Managing your forestry business properly

By: Pat Cox

Deals on Wheels writer Patrick Cox takes a look at how to manage a forestry business

The major companies in New Zealand selling forestry and construction equipment have a few fundamental flaws in their armour.


It has come to light that some contractors are now purchasing machine from companies that can offer the best form of service. This is driving some logging companies to purchase alternative machines to their first choice.

What can make or break the company’s reputation is firstly the salesperson, who’s at the coalface and has that first line of communication with the purchaser.

Contractors have said to me that they do not see the rep often enough; in fairness to the salesperson, they are busy people and it’s impossible to see everyone. The salesperson should realise if they have a contractor who has been buying their brand and then they should be all over him like a rash. If the salesperson has made a sale and then failed to follow up with service, that’s when the proverbial hits the fan.

Trouble is when you have a good brand with major market share and the company fails to build a support team and service facility, you have the problem maintaining your market share. The acute shortage of tradies across the country does not help.

Logging contractors are not interested in your problem; all they want is their repairs and maintenance carried out with the cost and interruption to their working day kept to a minimum. It has come to notice that reputable brands are losing business in some areas and gaining it in others purely because they cannot back up what they sell.

As corporates plan their budgets for their next financial year, do they factor in the growth in their respective branches to handle the extra work? The frontline salesperson working their territory over a number of years has built up a reputation with their clients and will know where the next sales are coming from as they have intimate knowledge of the clients’ business and when they purchased their last machine and how many hours it has done.

Reputable brands are losing business in some areas and gaining it in others purely because they cannot back up what they sell

The salesperson will also be looking for new business and new clients to build their portfolio. If the salesperson sells a machine a month and continues this for five years, that is an extra 60 machines that need servicing. Now, unless the branch has added extra staff to cater for this, they will run into problems where customers start to experience dissatisfaction if they do not get the service they are accustomed to.

This is happening and I have noticed logging contractors are changing brands and buying not their first-choice machine but are going to their next choice. They are also willing to pay more to get decent back-up service.

What’s unusual though is that the brand dumped by one contractor in one province is picked up by another in a different province; in both cases, the contractors opted out of their first choice because of lack of service.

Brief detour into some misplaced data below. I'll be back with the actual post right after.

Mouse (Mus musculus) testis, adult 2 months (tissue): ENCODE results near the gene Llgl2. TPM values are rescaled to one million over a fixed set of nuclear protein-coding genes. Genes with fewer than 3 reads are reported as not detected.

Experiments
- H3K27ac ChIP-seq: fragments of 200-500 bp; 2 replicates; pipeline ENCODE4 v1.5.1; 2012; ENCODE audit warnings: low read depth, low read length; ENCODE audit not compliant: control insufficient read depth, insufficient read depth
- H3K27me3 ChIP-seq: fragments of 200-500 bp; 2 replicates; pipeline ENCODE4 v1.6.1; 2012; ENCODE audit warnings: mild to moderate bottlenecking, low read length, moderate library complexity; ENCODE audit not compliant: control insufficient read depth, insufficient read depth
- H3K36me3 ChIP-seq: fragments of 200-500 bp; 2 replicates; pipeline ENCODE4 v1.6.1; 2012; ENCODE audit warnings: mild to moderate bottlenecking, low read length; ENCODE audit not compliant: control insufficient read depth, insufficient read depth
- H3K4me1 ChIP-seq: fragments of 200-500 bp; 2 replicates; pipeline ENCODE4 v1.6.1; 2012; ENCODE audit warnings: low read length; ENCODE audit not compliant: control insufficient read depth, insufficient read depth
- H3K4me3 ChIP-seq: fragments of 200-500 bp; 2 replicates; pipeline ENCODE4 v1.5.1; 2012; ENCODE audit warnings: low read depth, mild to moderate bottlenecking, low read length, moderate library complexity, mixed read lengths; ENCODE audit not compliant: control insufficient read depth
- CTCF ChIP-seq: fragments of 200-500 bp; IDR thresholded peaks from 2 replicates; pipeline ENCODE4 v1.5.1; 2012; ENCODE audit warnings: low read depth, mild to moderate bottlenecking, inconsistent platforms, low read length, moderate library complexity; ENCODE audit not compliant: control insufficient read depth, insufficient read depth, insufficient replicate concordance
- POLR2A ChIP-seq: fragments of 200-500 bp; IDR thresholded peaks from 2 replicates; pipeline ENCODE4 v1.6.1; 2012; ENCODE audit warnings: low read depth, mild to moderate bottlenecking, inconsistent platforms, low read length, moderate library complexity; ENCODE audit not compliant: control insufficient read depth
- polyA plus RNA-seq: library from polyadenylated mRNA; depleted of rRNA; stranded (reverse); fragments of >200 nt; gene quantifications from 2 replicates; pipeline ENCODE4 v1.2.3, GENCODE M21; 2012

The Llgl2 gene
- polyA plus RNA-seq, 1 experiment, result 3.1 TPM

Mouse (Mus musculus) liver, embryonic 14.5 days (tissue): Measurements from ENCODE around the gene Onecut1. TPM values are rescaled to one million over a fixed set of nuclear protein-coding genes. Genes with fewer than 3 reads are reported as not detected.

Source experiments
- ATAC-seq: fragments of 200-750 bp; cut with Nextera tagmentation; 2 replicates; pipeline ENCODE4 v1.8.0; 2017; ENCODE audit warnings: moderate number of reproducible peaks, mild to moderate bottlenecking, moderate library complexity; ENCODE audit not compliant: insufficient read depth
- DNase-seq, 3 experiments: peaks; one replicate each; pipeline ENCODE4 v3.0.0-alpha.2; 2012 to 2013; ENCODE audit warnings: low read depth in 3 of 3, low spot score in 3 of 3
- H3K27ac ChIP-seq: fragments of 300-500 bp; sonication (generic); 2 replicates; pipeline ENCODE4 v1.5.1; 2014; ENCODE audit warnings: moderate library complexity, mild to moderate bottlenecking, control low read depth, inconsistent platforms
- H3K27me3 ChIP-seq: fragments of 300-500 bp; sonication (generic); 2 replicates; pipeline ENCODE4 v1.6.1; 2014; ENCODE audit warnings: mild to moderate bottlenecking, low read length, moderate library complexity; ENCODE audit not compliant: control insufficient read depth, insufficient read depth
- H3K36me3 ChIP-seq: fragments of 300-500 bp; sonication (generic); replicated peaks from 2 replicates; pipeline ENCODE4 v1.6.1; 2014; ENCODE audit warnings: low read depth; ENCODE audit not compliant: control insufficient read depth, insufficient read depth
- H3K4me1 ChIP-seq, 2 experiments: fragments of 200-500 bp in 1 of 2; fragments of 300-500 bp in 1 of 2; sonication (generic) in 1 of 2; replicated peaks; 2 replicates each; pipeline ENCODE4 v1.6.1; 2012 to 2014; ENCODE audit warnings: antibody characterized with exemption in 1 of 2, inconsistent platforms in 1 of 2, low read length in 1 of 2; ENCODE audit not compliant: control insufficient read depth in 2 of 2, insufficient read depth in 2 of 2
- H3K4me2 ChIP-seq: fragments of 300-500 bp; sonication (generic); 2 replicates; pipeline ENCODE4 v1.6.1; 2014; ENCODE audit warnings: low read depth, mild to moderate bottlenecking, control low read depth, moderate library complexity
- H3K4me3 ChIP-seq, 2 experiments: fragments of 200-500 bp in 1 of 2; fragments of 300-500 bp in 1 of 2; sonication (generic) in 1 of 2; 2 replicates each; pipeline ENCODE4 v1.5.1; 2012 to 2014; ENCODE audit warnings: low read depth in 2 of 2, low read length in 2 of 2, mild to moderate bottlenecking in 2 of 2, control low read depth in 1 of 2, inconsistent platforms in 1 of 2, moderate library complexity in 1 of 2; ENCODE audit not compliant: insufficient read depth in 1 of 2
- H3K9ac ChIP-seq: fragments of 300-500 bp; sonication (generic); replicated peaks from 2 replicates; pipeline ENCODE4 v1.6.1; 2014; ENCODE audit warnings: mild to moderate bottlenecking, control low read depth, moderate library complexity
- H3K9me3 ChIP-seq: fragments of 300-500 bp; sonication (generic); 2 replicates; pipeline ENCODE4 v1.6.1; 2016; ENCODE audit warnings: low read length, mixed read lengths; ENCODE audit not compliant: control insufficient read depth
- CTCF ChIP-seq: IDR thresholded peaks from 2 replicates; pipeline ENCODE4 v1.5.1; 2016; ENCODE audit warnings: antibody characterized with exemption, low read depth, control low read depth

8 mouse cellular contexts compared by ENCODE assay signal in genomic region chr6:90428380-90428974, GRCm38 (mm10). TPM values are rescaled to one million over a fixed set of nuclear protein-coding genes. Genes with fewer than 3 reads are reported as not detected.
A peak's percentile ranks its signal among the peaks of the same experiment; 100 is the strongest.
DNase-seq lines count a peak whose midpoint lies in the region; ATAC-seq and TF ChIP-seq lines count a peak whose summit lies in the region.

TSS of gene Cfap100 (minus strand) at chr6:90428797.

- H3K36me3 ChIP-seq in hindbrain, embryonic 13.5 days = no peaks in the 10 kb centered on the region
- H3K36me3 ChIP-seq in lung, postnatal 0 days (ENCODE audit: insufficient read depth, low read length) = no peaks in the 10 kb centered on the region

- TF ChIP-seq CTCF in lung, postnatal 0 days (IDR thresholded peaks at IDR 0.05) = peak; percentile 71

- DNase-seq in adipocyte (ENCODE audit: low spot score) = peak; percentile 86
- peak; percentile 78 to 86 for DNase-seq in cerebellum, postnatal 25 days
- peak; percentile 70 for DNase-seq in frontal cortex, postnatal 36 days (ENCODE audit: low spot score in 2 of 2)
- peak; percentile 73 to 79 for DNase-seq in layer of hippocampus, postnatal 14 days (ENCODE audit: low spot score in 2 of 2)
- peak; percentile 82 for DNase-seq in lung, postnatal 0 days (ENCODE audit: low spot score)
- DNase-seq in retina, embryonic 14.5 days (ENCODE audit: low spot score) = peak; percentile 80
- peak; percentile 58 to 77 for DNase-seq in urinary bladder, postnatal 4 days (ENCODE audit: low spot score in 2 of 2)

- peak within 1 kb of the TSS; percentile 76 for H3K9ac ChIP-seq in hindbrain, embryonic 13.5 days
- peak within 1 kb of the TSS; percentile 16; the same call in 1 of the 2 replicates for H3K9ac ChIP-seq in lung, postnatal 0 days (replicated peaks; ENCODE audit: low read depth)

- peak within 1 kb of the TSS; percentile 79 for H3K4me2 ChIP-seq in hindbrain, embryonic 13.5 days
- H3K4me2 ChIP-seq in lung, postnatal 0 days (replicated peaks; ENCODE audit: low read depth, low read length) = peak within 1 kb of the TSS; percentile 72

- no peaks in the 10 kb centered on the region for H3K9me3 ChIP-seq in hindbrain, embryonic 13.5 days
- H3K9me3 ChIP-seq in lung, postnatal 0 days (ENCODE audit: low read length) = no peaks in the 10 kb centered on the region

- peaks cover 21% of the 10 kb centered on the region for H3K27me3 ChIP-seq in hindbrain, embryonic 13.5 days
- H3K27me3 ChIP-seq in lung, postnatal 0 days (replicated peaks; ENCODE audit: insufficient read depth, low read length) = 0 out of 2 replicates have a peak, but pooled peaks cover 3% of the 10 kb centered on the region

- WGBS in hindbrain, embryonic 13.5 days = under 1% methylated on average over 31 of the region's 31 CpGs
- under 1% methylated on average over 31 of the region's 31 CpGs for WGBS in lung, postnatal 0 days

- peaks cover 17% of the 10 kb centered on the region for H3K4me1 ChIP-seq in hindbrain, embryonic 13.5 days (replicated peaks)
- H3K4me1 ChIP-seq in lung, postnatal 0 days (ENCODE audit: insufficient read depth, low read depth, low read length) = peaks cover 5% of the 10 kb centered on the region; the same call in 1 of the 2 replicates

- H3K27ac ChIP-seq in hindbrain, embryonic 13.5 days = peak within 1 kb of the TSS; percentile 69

This should be of a major concern to the leading brand suppliers of forestry machines. There is major room for improvement by brand suppliers to lift their game to hold onto business.

Tough logging contractors can drive a hard bargain and would not be the easiest to deal with but their money is good and the specialist equipment they buy is not cheap when adding guarding packages, harvesting heads and other expensive additions. This starts to make a million dollars look like the norm.

Huge investments of this kind deserve some sort of respect. Purchasing a depreciating asset can be a little frustrating knowing full well that the moment you back it off the transporter and it hits the dirt, you lose 10% of its value and it has not produced one tonne of wood.


This brings me to a question I asked someone who worked for a forestry company: If I paid half a million dollars for a machine and paid it off over five years plus interest, I should still have a half million dollars available. Even if the machine was valued at $200,000, there should be $300,000 sitting somewhere.

The person replied, "You can’t expect to make money from borrowed money". My answer to that was if I borrowed half a million to buy a property and paid it off over five years, without inflation, I would have half a million dollars—same principal, different asset.

It must also be said that the logging contractor is making money from that machine but that does not distract from the fact when the machine is paid for the contractor has paid back the half million plus interest and still loses overall on the deal.

I was browsing through a machine distributor company magazine recently, looking at all the contractors who had purchased new equipment and I found an interesting one: a contractor had purchased two brand-new machines and was elated that he did not have to work weekends any more, as his repairs and maintenance was basically nil.

The old equipment was constantly breaking down and weekend work was required to keep up with production. Sooner or later, as a new contractor, you have to take the risk and upgrade to new equipment.

Then you have another contractor who purchased a new hauling machine and increased their production only to put a strain on the older equipment that supports it. It’s times like this that the company suppling new equipment to a logging contractor should continue to monitor the contractor and keep in contact as there obviously other opportunities for further sales.

The cost of taking that contractor and his wife out to dinner is cheap. After all, he is their bread and butter.

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